The Center for Genomic Medicine at the national hospital Rigshospitalet in Copenhagen, Denmark, performs genetic analyses of samples taken from patients. The employees use sequencing machines to convert the samples to digital data, which they then analyse on Computerome. A complete human genome sequencing takes up 120 gigabytes. “It would not be possible to send such large amounts of data to Computerome over our regular internet connection, which was already overloaded with data from our smaller sequencing machines,” said bioinformatics leader Rasmus Lykke Marvig from Rigshospitalet.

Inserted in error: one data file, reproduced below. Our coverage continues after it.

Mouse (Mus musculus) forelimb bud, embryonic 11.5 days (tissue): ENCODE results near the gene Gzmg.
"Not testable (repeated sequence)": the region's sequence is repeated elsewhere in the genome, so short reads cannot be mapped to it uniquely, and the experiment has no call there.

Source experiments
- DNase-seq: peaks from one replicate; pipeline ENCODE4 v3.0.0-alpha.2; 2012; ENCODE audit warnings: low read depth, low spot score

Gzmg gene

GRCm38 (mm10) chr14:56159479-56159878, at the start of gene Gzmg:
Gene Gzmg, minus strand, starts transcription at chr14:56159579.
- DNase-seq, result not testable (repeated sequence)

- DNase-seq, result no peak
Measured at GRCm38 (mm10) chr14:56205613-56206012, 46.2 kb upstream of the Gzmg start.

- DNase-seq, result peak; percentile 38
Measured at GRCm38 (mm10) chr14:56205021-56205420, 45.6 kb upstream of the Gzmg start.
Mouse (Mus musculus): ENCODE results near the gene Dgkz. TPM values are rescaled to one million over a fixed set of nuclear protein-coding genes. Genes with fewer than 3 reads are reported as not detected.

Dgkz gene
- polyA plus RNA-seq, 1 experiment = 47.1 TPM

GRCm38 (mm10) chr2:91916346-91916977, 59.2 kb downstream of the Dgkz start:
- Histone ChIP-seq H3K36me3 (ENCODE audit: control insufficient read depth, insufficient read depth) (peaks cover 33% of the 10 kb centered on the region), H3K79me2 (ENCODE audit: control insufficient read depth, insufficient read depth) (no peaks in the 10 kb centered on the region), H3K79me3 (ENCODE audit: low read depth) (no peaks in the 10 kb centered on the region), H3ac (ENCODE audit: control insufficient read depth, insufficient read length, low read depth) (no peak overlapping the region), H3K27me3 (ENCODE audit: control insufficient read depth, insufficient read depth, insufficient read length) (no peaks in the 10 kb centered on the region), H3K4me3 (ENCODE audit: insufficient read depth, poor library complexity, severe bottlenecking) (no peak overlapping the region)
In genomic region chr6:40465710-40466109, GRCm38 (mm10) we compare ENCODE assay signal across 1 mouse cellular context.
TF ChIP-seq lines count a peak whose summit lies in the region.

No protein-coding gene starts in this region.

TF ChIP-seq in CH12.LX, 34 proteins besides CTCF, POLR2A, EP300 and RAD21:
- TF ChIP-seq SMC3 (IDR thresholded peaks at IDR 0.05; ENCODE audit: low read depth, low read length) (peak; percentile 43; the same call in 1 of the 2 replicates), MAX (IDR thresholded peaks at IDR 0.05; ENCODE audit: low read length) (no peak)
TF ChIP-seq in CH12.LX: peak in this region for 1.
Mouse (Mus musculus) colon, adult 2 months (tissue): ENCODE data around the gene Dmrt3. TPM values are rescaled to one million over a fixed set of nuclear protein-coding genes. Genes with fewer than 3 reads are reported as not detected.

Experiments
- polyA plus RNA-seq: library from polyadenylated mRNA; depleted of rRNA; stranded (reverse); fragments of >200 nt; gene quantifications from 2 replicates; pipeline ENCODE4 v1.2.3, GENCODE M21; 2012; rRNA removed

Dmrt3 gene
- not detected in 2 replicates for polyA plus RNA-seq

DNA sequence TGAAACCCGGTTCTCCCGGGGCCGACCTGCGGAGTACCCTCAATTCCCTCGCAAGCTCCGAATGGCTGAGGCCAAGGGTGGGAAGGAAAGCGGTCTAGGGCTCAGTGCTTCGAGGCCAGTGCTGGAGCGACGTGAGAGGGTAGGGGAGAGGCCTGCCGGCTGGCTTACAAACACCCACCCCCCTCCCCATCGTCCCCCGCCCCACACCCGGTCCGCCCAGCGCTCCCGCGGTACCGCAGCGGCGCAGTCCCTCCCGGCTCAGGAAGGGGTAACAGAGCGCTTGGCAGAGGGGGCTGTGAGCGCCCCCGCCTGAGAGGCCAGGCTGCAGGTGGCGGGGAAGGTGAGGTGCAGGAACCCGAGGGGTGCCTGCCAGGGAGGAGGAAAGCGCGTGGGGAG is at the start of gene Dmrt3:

Some data sets were so large that they had to be moved manually: the employees copied data onto a hard drive and took it to Risø by car. Therefore, the hospital contacted the network department at DeiC. They wanted to know if they could connect the new equipment to Computerome via forskningsnettet, the Danish NREN.

“We experienced great enthusiasm and helpfulness. The connection became operational in November at the same time as we received the new equipment,” said Frederik Otzen Bagger.

Read how exactly DeiC supported the hospital in the full story on the In The Field blog.